The US government has told the Supreme Court that hospitals and clinics which treat large numbers of poor people cannot sue drugmakers for allegedly overcharging them.

Only the federal government has the authority to enforce the Public Health Service 340B Drug Discount Program, under which drugmakers agree to provide medicines at deep discounts to “safety-net providers” - more than 15,000 hospitals, health centers and other facilities across the US that serve disproportionately high numbers of indigent, uninsured and otherwise vulnerable patients - according to an amicus curae (friend of the court) brief filed by the Department of Justice with the Supreme Court.

The Court is due to hear oral arguments on January 19 in the case of Astra USA Inc versus County of Santa Clara. In the suit, Santa Clara and Santa Cruz Counties in California claim that, for many years, AstraZeneca and eight other drugmakers have been charging them more for medicines than the 340B programme allows, and that the overcharges amount to millions of dollars. In December 2009, the Ninth US Circuit Court of Appeals in San Francisco upheld this view, but the manufacturers appealed.

The Office of the Solicitor General, which represents the US government in matters of litigation, has asked the Supreme Court for permission to present oral arguments in support of the industry’s position that the 340B supply arrangements, which are agreed between the federal government and drug manufacturers, do not permit safety-net providers to sue. The Pharmaceutical Research and Manufacturers of America (PhRMA) has also filed an amicus brief supporting this view.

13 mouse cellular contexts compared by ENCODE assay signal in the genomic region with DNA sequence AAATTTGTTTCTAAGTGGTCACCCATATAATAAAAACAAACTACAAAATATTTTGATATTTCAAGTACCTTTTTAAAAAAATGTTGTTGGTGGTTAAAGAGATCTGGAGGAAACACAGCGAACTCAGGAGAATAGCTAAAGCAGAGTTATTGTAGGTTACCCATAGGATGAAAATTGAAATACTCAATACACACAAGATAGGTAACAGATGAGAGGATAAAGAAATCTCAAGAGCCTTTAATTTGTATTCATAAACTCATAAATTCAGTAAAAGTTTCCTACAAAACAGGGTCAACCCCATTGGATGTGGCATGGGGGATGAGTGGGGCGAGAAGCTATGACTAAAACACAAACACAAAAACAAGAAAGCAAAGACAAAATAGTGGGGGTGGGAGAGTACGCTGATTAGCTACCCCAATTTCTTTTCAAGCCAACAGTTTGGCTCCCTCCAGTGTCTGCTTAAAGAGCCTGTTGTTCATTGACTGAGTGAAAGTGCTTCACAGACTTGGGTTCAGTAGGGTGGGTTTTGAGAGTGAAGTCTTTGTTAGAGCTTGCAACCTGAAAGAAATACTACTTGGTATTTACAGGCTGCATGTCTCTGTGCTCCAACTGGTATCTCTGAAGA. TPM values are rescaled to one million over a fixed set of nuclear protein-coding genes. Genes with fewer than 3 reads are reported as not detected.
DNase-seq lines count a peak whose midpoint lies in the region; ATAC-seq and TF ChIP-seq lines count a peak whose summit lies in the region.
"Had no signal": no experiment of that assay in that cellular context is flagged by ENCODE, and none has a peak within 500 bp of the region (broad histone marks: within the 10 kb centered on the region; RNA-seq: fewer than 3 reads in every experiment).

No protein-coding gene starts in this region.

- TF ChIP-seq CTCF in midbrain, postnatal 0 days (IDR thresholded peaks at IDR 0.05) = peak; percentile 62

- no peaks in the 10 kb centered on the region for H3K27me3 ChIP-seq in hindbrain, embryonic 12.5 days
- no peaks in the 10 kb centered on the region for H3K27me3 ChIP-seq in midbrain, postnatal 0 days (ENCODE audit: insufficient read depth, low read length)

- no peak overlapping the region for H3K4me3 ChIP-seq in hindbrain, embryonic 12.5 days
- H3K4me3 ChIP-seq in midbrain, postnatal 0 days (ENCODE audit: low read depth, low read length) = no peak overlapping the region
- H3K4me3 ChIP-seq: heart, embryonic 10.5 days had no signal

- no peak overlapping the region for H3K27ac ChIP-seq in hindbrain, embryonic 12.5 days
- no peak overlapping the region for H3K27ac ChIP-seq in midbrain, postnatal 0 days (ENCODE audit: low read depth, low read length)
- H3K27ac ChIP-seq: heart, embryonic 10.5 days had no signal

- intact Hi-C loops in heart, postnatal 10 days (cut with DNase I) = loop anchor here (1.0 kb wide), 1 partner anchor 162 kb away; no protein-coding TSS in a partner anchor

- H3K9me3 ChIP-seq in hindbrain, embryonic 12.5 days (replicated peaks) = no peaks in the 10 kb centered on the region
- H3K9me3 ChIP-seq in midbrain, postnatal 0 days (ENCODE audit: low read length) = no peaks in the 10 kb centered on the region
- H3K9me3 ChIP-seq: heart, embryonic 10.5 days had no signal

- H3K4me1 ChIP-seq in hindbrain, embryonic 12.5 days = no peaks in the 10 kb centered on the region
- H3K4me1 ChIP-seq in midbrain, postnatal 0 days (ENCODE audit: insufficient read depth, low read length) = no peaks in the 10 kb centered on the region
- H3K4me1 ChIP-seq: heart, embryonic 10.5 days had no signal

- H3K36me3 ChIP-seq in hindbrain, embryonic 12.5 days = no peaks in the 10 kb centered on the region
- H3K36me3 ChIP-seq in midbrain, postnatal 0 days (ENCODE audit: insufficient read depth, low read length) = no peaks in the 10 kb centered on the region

However, the Attorneys General of Arizona, Kansas, Missouri, West Virginia and the District of Columbia have also asked the Court for permission to argue in person on January 19 that safety-net providers do have such a right. They are supporting the claim that the 340B agreements represent contracts and that, as the intended beneficiaries, the California counties can sue in order to enforce them.

Another amicus brief, filed by eight groups representing safety-net providers, urges the Supreme Court to back the December 2009 appeal court ruling. The providers note the manufacturers’ argument that the 340B statute does not expressly grant the counties the right to sue but, they say, Congress always envisaged lawsuits against manufacturers for alleged overcharging as “an integral and indispensable aspect of 340B enforcement,” adding that the programme is “devoid of an effective administrative enforcement mechanism for addressing manufacturer overcharges.”

In actual practice, manufacturers can overcharge "with impunity,” while “the evidence as to the inefficacy of the 340B administrative enforcement process is overwhelming and irrefutable,” the providers tell the Court.

Moreover, they add, Congress recognised these shortcomings when, in drafting the Affordable Care Act last year, it included the creation of a mandatory dispute resolution process for 340B.

These changes “are not mere tweaks to the prior system...rather, they represent fundamental reforms and are an overt acknowledgement that the existing administrative enforcement system was both inadequate and unacceptable,” say the providers.